On January 15, 2015, the U.S. Department of the Treasury, Office of Foreign Assets Control (OFAC) and the U.S. Department of Commerce, Bureau of Industry and Security (BIS) released regulatory amendments implementing the Cuba policy shift announced by President Obama in December 2014 (See prior alert here). These changes to the Cuban Assets Control Regulations (CACR) and the Export Administration Regulations (EAR) take effect on January 16, 2015.
While the Cuba embargo remains in place, the changes aim to further engage and empower the Cuban people by facilitating authorized travel to Cuba, authorizing certain commerce, allowing increased remittances and improving the flow of information to and from Cuba. In doing so, these new rules open opportunities in Cuba for companies and individuals in the United States and elsewhere.
Below we focus on certain changes related to travel to, and commerce with, Cuba.
Travel to Cuba
OFAC issued general licenses for 12 existing categories of travel, and travel-related transactions, to, from or within Cuba that previously required a specific license (i.e., an application and a case-by-case determination). The categories are:
For each of these categories, it is necessary to meet the criteria set forth in the regulations in order to qualify for the general license. Travel to Cuba for tourist activities, or any other activity not covered in the categories above, is still prohibited, consistent with the Trade Sanctions Reform and Export Enhancement Act of 2000 (TSRA).
In addition, the amendments facilitate travel by:
Travel and Carrier Services
Under the revised CACR, persons subject to U.S. jurisdiction can provide travel services and carrier services by aircraft, in connection with authorized travel, without the need for a specific license from OFAC. The new OFAC regulations allow scheduled operations by U.S. airlines, but this change can only take place after other regulatory approvals are obtained, such as approvals from the U.S. departments of Transportation and Homeland Security.
Commerce with Cuba and Cuban Nationals
OFAC and BIS are also amending the regulations to allow a number of other commercial activities, including those related to financial transactions, telecommunications, support for the Cuban people and other trade-related activities.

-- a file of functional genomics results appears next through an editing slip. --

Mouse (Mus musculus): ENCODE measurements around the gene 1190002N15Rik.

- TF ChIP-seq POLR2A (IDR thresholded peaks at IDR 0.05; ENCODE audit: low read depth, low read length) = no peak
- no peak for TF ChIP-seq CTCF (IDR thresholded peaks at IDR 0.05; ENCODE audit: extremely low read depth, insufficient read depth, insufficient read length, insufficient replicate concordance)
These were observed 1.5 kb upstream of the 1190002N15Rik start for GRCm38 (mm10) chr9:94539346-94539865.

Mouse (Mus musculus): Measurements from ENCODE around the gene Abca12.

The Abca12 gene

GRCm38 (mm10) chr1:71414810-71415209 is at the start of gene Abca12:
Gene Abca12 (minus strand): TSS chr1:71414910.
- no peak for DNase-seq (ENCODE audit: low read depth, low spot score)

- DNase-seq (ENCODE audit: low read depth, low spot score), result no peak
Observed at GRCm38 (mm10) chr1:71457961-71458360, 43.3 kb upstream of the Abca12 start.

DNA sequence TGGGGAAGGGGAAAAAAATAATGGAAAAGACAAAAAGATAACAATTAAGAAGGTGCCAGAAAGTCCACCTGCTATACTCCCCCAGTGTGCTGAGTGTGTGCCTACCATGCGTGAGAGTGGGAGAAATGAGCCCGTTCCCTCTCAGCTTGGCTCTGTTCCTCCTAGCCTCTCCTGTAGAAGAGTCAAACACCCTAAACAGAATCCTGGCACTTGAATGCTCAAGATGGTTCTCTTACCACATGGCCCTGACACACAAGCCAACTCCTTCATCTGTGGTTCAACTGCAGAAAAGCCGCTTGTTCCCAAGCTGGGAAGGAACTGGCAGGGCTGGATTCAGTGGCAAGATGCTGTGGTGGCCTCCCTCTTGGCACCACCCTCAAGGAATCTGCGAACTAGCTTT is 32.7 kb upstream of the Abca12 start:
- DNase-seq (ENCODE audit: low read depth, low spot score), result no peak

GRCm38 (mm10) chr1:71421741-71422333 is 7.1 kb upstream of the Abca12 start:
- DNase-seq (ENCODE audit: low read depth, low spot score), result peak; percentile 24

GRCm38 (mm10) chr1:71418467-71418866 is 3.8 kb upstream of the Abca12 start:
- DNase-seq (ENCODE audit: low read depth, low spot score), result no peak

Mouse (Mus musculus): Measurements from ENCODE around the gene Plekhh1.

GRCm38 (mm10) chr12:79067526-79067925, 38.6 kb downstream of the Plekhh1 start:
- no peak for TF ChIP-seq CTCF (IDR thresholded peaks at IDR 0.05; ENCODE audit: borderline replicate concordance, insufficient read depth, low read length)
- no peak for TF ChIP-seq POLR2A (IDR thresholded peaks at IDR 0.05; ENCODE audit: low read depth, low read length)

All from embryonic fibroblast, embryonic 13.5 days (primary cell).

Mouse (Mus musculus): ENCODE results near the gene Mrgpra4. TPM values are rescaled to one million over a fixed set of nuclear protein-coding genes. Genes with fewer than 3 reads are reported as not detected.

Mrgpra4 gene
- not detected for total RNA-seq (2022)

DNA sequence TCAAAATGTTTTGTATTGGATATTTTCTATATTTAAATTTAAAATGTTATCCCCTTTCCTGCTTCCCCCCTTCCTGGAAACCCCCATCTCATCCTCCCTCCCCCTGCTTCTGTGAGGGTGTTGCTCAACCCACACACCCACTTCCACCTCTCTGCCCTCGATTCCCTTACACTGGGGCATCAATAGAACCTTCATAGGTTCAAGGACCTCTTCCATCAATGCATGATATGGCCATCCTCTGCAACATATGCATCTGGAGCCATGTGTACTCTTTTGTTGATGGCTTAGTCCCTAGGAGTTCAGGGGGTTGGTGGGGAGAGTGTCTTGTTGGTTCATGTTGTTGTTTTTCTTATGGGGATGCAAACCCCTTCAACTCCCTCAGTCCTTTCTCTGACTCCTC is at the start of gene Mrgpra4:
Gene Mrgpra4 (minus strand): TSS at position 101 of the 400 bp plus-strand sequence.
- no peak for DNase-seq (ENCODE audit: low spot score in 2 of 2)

The revised regulations will allow financial institutions to provide certain services that were previously prohibited. These rules authorize depository institutions to open correspondent accounts at Cuban financial institutions and allow U.S. financial institutions to enroll merchants and process credit and debit card payments for authorized transactions. In addition, Cuban nationals living or located outside Cuba will also be permitted greater access to the U.S. financial system (e.g., the accounts of Cuban nationals who have permanently relocated outside of Cuba will be unblocked provided that certain conditions are met).
To improve the free flow of information to, from and among the Cuban people, OFAC and BIS are making a number of changes related to telecommunications, including:
Other Measures to Support the Cuban People
These new rules also include various other provisions intended to support the Cuban people:
Lastly, it is important to note that OFAC modified two long-standing rules impacting trade with Cuba:
Consistent with the above, these changes present new opportunities for a variety of companies and organizations across many industries. Since the embargo is still in place, however, taking advantage of these opportunities will generally require a deep understanding of the applicable rules to ensure that no violations of U.S. sanctions occur. Consequently, companies are at risk of civil and criminal liability in entering the Cuban market unless they take a cautious approach with the appropriate compliance measures in place.